Creativity and business are often seen as completely separate things. Creatives generally hate thinking about the business side and the business side tends to neglect their creativity or think that it’s not relevant. But the two should go hand in hand. Creativity and storytelling can make your business ideas fly. And creatives can reach a wider audience if they get to grips with all that business stuff.
So how can you bring storytelling into business?
People connect to stories. Whatever it is that you are aiming to sell, if you can find the story behind it, then people are more likely to buy it. And at some point, you are going to have to ‘pitch’ (you too, creatives!).
The Pitch is a daunting thing that most (sane) people hate having to do. Bland pitches that just state facts and figures are going to bore the pants off your audience, whether that audience is financiers, buyers, producers, commissioners, your boss, or your team.
So, whatever you’re pitching, it’s a good idea to find the story within and then take your audience on a journey so that your idea comes alive and ceases to be just some slides on a screen. Find a hero. Who is your product or idea for? How will someone benefit from it? How will it improve lives? Create a character that can demonstrate the purpose of your idea. Take that character (and your audience) on an emotional ride.
When Tinder did its original pitch deck they created a ‘Hero’ called Mat. Mat suffered from Fear of Rejection – a highly relatable ‘flaw’. It made the purpose of Tinder instantly recognisable and personified it in a way that made it jump off the page.
Or find a tagline that suggests a whole load of story. For example, the evergreen ‘Should have gone to Specsavers’ is a super clever bit of story suggesting. It is so clever that it has embedded itself into our cultural consciousness and it’s used every day as a punchline for personal jokes in multiple situations. It suggests that something bad / funny/ stupid has happened as a result of not being able to see properly. It’s super relatable, especially for anyone with poor eyesight. But most of us can probably think of a moment in our lives when we, or someone we know, has had some kind of incident because they weren’t seeing clearly. The pitch deck for that campaign would have practically made itself.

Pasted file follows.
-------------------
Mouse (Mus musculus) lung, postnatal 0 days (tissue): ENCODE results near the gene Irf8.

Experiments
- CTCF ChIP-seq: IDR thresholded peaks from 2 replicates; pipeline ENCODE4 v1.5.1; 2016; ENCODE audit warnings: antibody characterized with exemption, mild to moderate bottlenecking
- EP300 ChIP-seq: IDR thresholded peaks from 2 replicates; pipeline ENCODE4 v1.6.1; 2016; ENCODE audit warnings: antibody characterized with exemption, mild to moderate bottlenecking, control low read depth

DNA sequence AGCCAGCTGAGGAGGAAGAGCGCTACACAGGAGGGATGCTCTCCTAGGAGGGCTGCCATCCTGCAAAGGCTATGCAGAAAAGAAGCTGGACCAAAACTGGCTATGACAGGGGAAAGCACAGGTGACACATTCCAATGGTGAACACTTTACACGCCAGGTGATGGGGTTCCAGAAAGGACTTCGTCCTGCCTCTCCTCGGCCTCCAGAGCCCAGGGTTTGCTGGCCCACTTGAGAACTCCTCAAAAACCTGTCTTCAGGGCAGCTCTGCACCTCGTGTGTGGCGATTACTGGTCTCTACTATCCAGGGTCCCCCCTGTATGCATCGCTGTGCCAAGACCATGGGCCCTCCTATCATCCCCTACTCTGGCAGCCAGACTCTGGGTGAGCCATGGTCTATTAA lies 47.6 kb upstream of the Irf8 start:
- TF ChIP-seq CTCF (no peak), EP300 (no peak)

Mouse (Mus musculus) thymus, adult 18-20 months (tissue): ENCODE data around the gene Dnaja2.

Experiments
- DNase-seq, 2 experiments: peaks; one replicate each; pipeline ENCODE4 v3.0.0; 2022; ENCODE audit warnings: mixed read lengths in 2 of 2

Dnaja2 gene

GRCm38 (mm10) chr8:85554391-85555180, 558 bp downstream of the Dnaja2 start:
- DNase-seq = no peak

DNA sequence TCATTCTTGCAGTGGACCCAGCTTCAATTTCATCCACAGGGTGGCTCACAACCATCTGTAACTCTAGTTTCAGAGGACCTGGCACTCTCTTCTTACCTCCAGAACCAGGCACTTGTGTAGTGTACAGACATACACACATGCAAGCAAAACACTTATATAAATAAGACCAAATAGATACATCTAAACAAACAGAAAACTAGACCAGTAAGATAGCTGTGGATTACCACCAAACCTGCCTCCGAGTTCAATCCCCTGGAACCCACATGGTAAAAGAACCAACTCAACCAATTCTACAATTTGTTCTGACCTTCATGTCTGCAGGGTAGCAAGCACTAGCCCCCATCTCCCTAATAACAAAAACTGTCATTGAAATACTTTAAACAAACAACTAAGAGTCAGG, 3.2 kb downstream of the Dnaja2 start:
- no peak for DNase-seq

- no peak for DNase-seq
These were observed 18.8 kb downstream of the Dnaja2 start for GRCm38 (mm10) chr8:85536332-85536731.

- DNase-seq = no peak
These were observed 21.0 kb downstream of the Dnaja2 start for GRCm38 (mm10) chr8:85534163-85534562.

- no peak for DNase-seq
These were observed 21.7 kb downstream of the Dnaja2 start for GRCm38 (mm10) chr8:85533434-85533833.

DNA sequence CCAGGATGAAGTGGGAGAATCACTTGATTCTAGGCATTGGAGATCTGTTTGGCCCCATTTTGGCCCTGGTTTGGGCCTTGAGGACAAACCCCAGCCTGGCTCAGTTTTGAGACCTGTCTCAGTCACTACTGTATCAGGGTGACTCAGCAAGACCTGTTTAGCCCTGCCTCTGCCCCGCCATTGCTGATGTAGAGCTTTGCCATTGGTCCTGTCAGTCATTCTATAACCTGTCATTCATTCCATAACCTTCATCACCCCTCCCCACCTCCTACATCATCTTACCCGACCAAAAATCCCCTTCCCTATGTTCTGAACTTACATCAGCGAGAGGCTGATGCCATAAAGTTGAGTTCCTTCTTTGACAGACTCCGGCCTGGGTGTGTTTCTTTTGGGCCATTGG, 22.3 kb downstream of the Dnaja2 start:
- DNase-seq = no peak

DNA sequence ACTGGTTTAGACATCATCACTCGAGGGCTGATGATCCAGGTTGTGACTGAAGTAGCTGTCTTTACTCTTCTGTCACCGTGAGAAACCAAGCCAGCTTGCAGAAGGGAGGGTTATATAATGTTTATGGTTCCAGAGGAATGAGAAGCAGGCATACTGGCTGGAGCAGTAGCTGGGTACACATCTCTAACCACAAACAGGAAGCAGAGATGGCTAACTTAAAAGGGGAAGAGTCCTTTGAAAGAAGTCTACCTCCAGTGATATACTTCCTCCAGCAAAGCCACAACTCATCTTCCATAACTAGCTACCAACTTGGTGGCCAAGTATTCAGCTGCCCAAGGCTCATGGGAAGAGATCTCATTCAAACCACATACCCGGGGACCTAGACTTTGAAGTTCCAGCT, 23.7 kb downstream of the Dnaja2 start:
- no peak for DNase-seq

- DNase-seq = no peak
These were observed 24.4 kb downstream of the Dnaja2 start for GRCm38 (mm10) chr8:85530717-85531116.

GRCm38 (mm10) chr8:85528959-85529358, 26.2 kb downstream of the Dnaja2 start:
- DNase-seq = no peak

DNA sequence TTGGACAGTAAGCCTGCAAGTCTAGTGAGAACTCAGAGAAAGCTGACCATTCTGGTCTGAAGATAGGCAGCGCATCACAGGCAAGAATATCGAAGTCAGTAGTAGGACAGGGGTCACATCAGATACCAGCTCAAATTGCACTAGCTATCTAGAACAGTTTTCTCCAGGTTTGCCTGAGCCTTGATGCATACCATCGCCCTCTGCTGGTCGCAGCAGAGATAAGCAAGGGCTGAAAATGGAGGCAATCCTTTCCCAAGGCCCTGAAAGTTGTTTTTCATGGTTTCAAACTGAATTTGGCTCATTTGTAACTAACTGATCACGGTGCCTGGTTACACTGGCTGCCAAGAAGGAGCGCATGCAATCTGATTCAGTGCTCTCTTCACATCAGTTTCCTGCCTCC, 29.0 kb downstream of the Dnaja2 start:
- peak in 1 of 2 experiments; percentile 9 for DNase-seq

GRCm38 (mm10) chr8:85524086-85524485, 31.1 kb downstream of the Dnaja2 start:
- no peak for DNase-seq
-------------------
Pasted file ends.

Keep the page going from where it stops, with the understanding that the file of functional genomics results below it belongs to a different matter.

Your pitch decks are where you can bring your story to life. And your story will make your pitch decks punch through. Nice graphs and pie charts are all well and good, but we’ve seen them all before and people tend to switch off and zone out when looking at them. But if you have a character that is taking us through the story of your idea, people will connect and want to know what happens. It’s human nature to want to know the ending when we’ve been given an engaging beginning. Grab your audience with the unexpected. The epic. The intriguing. Paint a picture. Make your idea come to life. Don’t be scared to try something new. Your idea will definitely stand out and be remembered if you do. Bring entertainment into the boardroom. Stories are everywhere. Why shouldn’t they be in business too?
In her work as a Development Producer, Emma Millions has created hundreds of pitch decks and watched with interest as the industry becomes more and more deck focussed.
As a Script Consultant and Mentor, she has helped many clients not only improve their stories but also find the best visual way to pitch them to industry. She believes that decks are an extremely powerful and effective way to tell your story and that, as creatives, we should be embracing the form.
Find out more about Emma on her team page here.